News / Asia

India Summons Irish Envoy Over Abortion Controversy

A portrait of Savita Halappanavar is seen on the wall of her parents' home in Belgaum in the southern Indian state of Karnataka, November 16, 2012.
A portrait of Savita Halappanavar is seen on the wall of her parents' home in Belgaum in the southern Indian state of Karnataka, November 16, 2012.
VOA News
India has summoned Ireland's ambassador to New Delhi to discuss the death last month of an Indian woman who was denied an abortion on religious grounds in an Irish hospital.

M. Ganapathi of India's External Affairs Ministry met Friday with Irish envoy Feilim McLaughlin and voiced concern about the death of Savita Halappanavar.  Ganapathi said he hoped Ireland will hold an independent, transparent probe into Halappanavar's death.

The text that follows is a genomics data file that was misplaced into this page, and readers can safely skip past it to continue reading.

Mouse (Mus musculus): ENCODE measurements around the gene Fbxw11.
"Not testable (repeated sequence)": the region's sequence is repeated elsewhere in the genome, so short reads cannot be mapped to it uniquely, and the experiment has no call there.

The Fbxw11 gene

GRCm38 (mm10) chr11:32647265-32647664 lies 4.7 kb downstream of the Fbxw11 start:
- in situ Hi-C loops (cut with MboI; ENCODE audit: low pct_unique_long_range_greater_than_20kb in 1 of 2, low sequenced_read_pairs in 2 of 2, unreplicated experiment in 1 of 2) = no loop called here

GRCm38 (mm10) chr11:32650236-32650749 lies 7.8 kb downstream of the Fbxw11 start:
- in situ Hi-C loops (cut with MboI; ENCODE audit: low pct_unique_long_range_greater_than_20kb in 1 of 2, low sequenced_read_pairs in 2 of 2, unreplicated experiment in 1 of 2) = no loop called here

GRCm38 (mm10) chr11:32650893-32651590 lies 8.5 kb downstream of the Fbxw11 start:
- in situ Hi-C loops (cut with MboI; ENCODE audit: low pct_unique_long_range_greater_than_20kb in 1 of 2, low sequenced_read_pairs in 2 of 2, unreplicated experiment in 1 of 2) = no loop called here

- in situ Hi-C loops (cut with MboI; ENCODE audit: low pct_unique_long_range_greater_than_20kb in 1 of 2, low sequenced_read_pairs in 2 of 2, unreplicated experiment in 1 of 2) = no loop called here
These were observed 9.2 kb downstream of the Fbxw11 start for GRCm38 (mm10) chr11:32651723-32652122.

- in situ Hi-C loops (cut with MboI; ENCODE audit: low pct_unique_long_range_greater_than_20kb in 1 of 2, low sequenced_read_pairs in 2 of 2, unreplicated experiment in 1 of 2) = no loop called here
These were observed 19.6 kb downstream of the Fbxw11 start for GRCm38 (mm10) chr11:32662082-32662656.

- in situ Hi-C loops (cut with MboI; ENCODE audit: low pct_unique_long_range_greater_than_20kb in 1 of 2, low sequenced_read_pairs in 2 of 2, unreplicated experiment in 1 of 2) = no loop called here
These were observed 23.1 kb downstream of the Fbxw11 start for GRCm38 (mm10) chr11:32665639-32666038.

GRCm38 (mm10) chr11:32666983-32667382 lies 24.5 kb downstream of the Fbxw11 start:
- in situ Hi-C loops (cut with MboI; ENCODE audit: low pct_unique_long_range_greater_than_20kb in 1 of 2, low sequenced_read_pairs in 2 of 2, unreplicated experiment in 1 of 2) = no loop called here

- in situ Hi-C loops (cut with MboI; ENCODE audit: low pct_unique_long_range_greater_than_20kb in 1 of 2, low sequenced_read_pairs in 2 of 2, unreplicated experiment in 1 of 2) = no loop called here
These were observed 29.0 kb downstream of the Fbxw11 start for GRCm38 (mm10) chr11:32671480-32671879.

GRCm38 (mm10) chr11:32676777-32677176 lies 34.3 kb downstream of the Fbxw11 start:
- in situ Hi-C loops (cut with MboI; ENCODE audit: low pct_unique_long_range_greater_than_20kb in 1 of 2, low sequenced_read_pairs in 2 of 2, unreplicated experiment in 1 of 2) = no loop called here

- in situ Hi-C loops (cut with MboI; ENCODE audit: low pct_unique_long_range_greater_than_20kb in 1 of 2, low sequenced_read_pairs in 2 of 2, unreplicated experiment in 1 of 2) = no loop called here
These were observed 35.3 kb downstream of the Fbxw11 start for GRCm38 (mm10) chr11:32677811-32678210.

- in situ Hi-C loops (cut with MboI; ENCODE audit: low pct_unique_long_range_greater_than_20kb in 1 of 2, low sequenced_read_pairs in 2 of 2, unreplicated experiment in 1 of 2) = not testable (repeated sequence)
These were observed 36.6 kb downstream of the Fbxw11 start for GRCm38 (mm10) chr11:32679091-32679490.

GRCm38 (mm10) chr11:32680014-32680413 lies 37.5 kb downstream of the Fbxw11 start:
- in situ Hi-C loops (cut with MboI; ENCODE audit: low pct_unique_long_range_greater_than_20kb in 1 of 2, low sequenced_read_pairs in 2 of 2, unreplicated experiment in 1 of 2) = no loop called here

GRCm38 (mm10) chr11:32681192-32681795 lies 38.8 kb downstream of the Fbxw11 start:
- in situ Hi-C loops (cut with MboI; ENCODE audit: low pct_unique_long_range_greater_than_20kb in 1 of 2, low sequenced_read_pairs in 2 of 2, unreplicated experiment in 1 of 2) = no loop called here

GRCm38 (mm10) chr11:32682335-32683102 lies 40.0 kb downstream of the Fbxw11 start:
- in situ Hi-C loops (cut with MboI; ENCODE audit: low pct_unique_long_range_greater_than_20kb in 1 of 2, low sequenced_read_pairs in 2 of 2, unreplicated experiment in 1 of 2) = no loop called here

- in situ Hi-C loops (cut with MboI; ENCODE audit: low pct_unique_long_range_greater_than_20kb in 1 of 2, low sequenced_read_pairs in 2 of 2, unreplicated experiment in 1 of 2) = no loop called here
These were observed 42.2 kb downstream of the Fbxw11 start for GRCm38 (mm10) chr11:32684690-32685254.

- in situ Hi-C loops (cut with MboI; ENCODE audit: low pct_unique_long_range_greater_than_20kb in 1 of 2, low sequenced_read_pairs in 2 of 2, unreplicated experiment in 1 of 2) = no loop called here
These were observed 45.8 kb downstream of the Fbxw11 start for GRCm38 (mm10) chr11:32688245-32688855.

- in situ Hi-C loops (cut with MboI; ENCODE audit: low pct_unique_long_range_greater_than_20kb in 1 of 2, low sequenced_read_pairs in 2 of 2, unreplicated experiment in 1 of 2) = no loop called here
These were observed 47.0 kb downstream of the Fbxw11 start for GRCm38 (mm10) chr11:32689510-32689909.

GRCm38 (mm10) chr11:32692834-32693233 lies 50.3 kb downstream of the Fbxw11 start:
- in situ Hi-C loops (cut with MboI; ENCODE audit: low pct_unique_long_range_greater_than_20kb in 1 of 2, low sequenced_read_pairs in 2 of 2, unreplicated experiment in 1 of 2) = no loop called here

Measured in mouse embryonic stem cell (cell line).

India's Foreign Affairs Minister, Salman Khurshid, said Friday India hopes the obligation to save a mother's life is more important than religious beliefs.

Halappanavar, a 31-year-old Indian dentist, was 17 weeks pregnant when she suffered severe pain due to a miscarriage.  Doctors refused her demand for an abortion, saying Ireland is a Catholic country and that they could not do anything as long as there was a fetal heartbeat.

She died of blood poisoning a week after she was admitted to a hospital and three days after the death of the fetus she was carrying.

On Friday, about a hundred protesters from India's main opposition party, Bharatiya Janata, gathered outside the Irish embassy in New Delhi to express anger about Halappanavar's death.

On Thursday, Halappanavar's parents criticized Ireland's abortion laws.  Her father said a combination of medical negligence and Irish abortion laws led to his daughter's death.

Ireland's constitution bans abortion, but a 1992 Supreme Court ruling found it should be legal when it is necessary to save the life of the mother.
 
Ireland is conducting at least two separate investigations into Halappanavar's death.

Some information for this report was provided by AP, AFP and Reuters.

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